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Bishop invites priests who left voluntarily to return to ministry or seek laicization

RICHMOND, Va (The Catholic Virginian) - Bishop Francis X. DiLorenzo is extending an invitation to priests who have voluntarily left the active ministry to return to priestly ministry or take the first step in the process of laicization by which they would be made part of the laity.

The Bishop is making an initial attempt through The Catholic Virginian to contact priests who are no longer in active ministry but may want to return and serve as priests again.

“This is a first step to regularize their situation with the Church,” said Father Mark Richard Lane, the diocese’s Vicar for Clergy.

Some might respond and return to priestly ministry, he suggested.

Others who have left the ministry and may have married outside the Church may want to take action to have their civil marriage recognized by the Church, he added.

Father Lane, who was ordained to the priesthood for the Diocese of Richmond in 1974, says he has gone over more than 300 files of inactive priests, men who have left the active ministry.

“Some of these files were dealt with very pastorally by Bishop (Walter F.) Sullivan and Bishop (John J.) Russell,” Father Lane said. The files date back to the late 1950s.

Bishop Sullivan, who preceded Bishop DiLorenzo, served as bishop from 1974 to 2003 when he retired. The late Bishop Russell, who died in 1993 at age 95, served as Bishop of Richmond from 1958 to 1973.

“These two bishops would receive petitions for laicization from priests of other dioceses and religious communities who happened to be living in Virginia,” Father Lane said.

“Bishop Sullivan would assist the priest in carrying out the requirements of the Holy See,” he continued.

“The bishop would write a votum (Latin term) after he met with the priest, basically saying ‘I think this would be a good idea,’ (that the priest seek laicization).”

‘Favor of laicization’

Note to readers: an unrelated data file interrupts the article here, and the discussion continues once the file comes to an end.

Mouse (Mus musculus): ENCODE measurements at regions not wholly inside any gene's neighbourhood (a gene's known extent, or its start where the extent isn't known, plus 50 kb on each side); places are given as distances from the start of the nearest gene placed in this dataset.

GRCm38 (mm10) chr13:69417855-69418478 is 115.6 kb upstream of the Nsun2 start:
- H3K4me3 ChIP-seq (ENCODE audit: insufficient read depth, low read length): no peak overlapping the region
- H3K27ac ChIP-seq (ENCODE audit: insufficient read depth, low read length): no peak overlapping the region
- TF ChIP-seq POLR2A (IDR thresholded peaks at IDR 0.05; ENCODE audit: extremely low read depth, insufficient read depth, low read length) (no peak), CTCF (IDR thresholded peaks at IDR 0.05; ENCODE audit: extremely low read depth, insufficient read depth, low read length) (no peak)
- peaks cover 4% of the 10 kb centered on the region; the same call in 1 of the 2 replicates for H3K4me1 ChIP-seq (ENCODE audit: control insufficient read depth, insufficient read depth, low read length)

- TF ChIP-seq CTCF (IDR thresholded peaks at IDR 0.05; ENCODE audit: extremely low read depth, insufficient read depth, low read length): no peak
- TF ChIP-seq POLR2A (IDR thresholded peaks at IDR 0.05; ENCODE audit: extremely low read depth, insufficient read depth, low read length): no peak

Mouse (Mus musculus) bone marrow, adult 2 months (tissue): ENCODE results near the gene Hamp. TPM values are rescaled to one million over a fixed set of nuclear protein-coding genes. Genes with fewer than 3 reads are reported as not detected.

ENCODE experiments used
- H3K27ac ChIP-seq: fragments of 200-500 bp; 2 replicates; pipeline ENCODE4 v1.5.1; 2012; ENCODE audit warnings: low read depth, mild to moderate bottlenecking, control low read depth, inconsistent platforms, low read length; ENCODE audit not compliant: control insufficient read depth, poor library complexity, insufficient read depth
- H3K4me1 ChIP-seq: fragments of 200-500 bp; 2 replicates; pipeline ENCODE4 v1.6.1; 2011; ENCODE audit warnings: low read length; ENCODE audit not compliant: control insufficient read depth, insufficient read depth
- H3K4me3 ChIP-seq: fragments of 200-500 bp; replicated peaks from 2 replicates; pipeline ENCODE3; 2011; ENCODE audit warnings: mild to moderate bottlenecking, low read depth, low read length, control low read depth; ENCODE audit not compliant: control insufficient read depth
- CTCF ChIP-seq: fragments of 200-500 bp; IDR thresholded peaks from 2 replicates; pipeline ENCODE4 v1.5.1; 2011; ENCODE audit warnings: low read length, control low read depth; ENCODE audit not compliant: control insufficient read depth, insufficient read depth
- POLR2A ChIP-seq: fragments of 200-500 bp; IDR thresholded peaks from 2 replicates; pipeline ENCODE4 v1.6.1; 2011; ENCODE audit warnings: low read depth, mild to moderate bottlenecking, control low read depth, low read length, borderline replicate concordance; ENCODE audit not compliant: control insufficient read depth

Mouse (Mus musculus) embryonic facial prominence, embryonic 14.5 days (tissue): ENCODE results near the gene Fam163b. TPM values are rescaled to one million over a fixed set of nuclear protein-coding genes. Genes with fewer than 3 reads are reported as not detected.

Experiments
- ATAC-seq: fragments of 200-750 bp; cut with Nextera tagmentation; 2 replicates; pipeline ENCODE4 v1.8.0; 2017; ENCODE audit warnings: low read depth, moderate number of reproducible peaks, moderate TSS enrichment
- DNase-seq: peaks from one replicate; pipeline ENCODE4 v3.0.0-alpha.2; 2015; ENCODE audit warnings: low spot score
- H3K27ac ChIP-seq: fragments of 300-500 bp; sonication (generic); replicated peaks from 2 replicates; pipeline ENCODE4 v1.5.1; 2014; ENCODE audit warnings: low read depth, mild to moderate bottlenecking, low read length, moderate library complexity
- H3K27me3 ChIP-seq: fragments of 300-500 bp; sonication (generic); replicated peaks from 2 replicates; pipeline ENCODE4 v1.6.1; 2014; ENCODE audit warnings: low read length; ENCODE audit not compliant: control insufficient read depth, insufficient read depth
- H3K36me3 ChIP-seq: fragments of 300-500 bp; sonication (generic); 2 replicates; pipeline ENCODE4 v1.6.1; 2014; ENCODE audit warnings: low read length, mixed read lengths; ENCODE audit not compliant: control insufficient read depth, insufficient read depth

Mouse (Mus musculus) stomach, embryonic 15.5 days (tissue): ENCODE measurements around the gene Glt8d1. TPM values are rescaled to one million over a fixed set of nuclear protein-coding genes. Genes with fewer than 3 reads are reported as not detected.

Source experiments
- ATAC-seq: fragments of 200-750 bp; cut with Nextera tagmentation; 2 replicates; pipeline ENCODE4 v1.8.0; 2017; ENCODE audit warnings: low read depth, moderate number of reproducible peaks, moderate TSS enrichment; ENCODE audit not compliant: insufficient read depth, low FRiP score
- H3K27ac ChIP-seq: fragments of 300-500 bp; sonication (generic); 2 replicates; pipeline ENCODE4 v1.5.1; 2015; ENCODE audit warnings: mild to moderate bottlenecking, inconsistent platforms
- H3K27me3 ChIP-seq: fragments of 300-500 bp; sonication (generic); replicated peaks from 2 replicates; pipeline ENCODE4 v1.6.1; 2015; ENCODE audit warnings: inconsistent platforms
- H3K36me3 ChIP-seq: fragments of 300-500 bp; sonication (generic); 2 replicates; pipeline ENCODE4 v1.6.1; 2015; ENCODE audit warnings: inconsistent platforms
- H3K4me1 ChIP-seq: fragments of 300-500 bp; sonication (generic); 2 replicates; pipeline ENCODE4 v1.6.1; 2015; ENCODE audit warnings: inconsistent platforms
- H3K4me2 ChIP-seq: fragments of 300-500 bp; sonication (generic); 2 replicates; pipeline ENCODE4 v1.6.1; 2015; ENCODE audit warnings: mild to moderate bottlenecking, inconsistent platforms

In continuing the process of seeking laicization, the priest must write a spiritual autobiography in which he might express doubts that he had made the wrong choice in seeking ordination.

“There is also a request for the priest’s academic records of the seminary he attended and often the opinion of the Vicar for Clergy,” said Msgr. Francis Muench, Judicial Vicar of the Diocesan Tribunal.

The priest would also be asked to name witnesses who might speak on his behalf as he seeks the “favor of laicization,” Msgr. Muench said.

Such witnesses would be those who knew the priest well while he was on his journey toward the priesthood and while he was in active ministry.

Priests who were part of religious communities such as the Benedictines, Jesuits or Dominicans, all of whom currently serve in the Diocese of Richmond, would petition for laicization through their religious superiors.

“Our concern is for our diocesan priests,” Father Lane said.

“Some of these men were very talented priests and their decision to leave was not made lightly,” Father Lane said, “nor is the decision to return made lightly.

“That’s why we’re here to help.”

Those priests in good standing who are interested in seeking to return to priestly ministry or who wish to start the process of laicization are asked to contact Father Mark Richard Lane, Office of the Vicar for Clergy, 7800 Carousel Lane, Richmond, VA 23294 or mlane@richmonddiocese.org.

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This story was made available to Catholic Online by permission of The Catholic Virginian (www.catholicvirginian.org), official newspaper of the Diocese of Richmond, Va.

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